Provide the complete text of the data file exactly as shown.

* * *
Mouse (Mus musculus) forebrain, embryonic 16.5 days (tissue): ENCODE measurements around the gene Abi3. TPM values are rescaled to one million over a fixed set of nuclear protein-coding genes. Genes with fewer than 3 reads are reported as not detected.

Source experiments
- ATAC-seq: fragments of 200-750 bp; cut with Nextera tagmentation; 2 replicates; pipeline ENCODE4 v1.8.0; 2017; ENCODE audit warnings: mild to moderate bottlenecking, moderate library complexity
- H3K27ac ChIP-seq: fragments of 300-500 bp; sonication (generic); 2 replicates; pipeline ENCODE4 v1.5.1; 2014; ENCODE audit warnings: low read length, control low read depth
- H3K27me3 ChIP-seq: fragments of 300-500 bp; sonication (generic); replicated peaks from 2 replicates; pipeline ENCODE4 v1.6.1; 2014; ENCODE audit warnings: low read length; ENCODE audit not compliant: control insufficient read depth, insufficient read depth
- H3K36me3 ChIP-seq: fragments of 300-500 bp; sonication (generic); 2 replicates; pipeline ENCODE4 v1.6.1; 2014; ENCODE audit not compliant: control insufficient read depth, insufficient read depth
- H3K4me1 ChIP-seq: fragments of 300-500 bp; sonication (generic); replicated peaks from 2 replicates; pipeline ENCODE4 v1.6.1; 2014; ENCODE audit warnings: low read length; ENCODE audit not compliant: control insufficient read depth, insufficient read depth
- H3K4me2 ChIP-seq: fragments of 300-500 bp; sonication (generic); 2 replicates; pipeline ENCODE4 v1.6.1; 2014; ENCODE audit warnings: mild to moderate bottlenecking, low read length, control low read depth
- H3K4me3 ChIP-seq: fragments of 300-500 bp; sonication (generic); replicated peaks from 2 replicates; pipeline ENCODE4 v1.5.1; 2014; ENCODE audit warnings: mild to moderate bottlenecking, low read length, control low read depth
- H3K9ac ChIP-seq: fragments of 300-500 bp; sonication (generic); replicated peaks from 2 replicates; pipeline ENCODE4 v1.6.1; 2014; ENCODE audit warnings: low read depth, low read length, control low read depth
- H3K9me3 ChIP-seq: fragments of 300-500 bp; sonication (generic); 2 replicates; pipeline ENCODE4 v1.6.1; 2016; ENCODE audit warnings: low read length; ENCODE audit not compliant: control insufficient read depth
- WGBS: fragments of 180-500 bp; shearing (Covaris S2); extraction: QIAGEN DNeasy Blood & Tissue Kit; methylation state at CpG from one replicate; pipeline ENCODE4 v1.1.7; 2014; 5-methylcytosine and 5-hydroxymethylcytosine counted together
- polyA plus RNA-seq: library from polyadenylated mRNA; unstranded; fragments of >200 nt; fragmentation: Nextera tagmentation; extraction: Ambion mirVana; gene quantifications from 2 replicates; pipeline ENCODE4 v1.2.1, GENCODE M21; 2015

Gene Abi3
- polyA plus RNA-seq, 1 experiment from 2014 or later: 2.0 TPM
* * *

Mouse (Mus musculus) forebrain, embryonic 16.5 days (tissue): ENCODE measurements around the gene Abi3. TPM values are rescaled to one million over a fixed set of nuclear protein-coding genes. Genes with fewer than 3 reads are reported as not detected.

Source experiments
- ATAC-seq: fragments of 200-750 bp; cut with Nextera tagmentation; 2 replicates; pipeline ENCODE4 v1.8.0; 2017; ENCODE audit warnings: mild to moderate bottlenecking, moderate library complexity
- H3K27ac ChIP-seq: fragments of 300-500 bp; sonication (generic); 2 replicates; pipeline ENCODE4 v1.5.1; 2014; ENCODE audit warnings: low read length, control low read depth
- H3K27me3 ChIP-seq: fragments of 300-500 bp; sonication (generic); replicated peaks from 2 replicates; pipeline ENCODE4 v1.6.1; 2014; ENCODE audit warnings: low read length; ENCODE audit not compliant: control insufficient read depth, insufficient read depth
- H3K36me3 ChIP-seq: fragments of 300-500 bp; sonication (generic); 2 replicates; pipeline ENCODE4 v1.6.1; 2014; ENCODE audit not compliant: control insufficient read depth, insufficient read depth
- H3K4me1 ChIP-seq: fragments of 300-500 bp; sonication (generic); replicated peaks from 2 replicates; pipeline ENCODE4 v1.6.1; 2014; ENCODE audit warnings: low read length; ENCODE audit not compliant: control insufficient read depth, insufficient read depth
- H3K4me2 ChIP-seq: fragments of 300-500 bp; sonication (generic); 2 replicates; pipeline ENCODE4 v1.6.1; 2014; ENCODE audit warnings: mild to moderate bottlenecking, low read length, control low read depth
- H3K4me3 ChIP-seq: fragments of 300-500 bp; sonication (generic); replicated peaks from 2 replicates; pipeline ENCODE4 v1.5.1; 2014; ENCODE audit warnings: mild to moderate bottlenecking, low read length, control low read depth
- H3K9ac ChIP-seq: fragments of 300-500 bp; sonication (generic); replicated peaks from 2 replicates; pipeline ENCODE4 v1.6.1; 2014; ENCODE audit warnings: low read depth, low read length, control low read depth
- H3K9me3 ChIP-seq: fragments of 300-500 bp; sonication (generic); 2 replicates; pipeline ENCODE4 v1.6.1; 2016; ENCODE audit warnings: low read length; ENCODE audit not compliant: control insufficient read depth
- WGBS: fragments of 180-500 bp; shearing (Covaris S2); extraction: QIAGEN DNeasy Blood & Tissue Kit; methylation state at CpG from one replicate; pipeline ENCODE4 v1.1.7; 2014; 5-methylcytosine and 5-hydroxymethylcytosine counted together
- polyA plus RNA-seq: library from polyadenylated mRNA; unstranded; fragments of >200 nt; fragmentation: Nextera tagmentation; extraction: Ambion mirVana; gene quantifications from 2 replicates; pipeline ENCODE4 v1.2.1, GENCODE M21; 2015

Gene Abi3
- polyA plus RNA-seq, 1 experiment from 2014 or later: 2.0 TPM